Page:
Monday, April 29, 2013
You read that right! 483 days till harvest. I started the artichoke January 2012 and I harvested my first artichoke yesterday. I planted Imperial Star; which is supposedly an annual. I followed all the directions and exposed it to cold temps last February/March. But the Spring of 2012 was fairly warm and short-lived. In 2012, this was all I got.
April 2012 (shows only one of the three planted)
October 2012 (shows all three)
Then, this winter, I figured I had lost them for good after a few freezes left them looking …. well, dead. Didn’t take a picture of them because I thought that was all she wrote; given this variety is to be grown as annuals.
Well, this spring, I noticed that they had perked back up and even started to grow. Good thing I didn’t pull them up. In March, they looked like this. You can tell that they are smaller than they were in October, but they are clearly alive and well.
Then just a month later, in April 2013:
And today, I pulled these two beauties that had started to open up (that is a quart sized jar to give you an idea of their size).
These are just the beginning. I hadn’t gotten a picture yet, but there are ….maybe….. five more coming into size. I just hope they beat the Texas heat. I believe that if I cut them back just as the eat sets in, I can get another harvest in fall…..we’ll see.
This week also brought some collards, turnips, and I am beginning to unpeel my luffa’s (grown last season).
Check out more early season harvests (or late season harvest depending on which side of the equator you are on) over at Daphne’s Dandelions Harvest Monday.
Sunday, April 28, 2013
Who says the herb garden is full of only green plants of different textures?
Take a look at a few – blooming - plants in my herb garden.
The bees are loving it! I enjoyed a great harvest before the bloom. After the bloom, I will trim them back and start the grow-harvest-grow-bloom-cutback process all over again.
Thursday, April 11, 2013
This weekend I went for it! It’s April and my garden is not planted yet. Why? Because Mother Nature has decided to play peek-a-boo with Spring. Spring peaks out at us and then goes back into hiding for a day or two.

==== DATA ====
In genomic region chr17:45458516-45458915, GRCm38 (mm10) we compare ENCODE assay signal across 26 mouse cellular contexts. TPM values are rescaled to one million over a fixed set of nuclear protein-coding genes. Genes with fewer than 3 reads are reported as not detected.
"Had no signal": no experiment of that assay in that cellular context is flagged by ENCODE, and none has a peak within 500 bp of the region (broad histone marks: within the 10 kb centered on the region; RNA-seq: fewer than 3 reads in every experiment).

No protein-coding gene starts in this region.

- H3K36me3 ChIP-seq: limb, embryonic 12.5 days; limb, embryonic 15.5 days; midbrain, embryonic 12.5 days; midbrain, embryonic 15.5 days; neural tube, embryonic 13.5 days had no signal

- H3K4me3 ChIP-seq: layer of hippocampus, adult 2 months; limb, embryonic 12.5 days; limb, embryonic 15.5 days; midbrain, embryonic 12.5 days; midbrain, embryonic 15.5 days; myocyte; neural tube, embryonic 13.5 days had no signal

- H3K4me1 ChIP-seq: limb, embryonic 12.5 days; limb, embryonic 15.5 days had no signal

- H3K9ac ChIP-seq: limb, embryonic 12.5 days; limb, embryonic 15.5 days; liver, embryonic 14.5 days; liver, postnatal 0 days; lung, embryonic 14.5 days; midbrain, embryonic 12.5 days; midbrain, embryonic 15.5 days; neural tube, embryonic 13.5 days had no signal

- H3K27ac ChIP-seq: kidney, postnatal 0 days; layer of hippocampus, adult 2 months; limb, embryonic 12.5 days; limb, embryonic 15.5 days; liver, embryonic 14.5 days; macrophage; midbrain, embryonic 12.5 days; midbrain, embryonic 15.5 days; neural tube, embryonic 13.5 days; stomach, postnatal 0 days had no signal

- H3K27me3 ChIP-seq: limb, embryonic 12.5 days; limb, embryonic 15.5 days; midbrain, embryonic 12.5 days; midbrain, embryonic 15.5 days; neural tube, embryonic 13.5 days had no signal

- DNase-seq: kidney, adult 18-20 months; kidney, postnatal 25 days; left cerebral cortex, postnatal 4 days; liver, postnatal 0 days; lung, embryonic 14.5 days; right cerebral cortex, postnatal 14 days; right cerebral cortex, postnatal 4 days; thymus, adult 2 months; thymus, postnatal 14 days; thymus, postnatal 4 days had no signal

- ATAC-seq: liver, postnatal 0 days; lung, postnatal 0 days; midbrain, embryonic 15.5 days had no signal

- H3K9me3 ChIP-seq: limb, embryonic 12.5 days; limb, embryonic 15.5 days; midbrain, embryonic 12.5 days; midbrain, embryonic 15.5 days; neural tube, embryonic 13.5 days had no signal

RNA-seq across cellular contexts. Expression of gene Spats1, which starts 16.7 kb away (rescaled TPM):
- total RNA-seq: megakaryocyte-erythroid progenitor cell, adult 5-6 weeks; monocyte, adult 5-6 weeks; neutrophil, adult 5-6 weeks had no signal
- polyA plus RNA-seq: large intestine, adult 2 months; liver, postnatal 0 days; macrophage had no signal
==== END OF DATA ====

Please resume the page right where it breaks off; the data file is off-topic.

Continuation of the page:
Spring peaked out this past weekend and I took advantage. I planted the basil seedlings.
Tomato and pepper seedlings.
I also direct seeded beans and peas.
It was also a great chance to check in on some of my other plantings.
The artichoke looks great. I planted these last year and this is my first artichoke. Almost one-year to the date of my transplanting them outdoors. I thought they were dead this winter, but they have come back with vengeance. Now, I need to figure out when to harvest them.
The garlic looks great! I need to fertilize, but I think they are on track for a May/June harvest.
Some of my potatoes were harmed by one of the many late frosts, but most are doing just fine.
These turnip tops didn’t last long. As I was snapping this picture, I thought about a bowl of greens and promptly put the camera down and cut all these turnips down to their roots. Maybe I’ll get another flush of leaves before they all bolt. One of the positives of our slow-coming spring.
The onions are also doing well. They look even better than last year.
My first promising attempt at leeks. Looking good so far. Pay no attention to that cabbage in the corner. There is no chance it will form a head before bolting; even with this spring. It is a left over from the fall garden; I harvested a head this winter and hoped to get another one this spring. I doubt it will make it in time.
The broccoli is done and I have pulled most of them. The broccoli was good and bad this year. The good is that I harvested the most ever. All the plants yielded a nice sized head. The bad was the lack of side shoots. Last year I had one broccoli plant to yield a head followed by bowls of side shoots. This year I had about 5-7 broccoli plants yield a head and not even a bowl of side shoots. Next year, I am shooting for 7-9 broccoli plants with bowls and bowls of side shoots.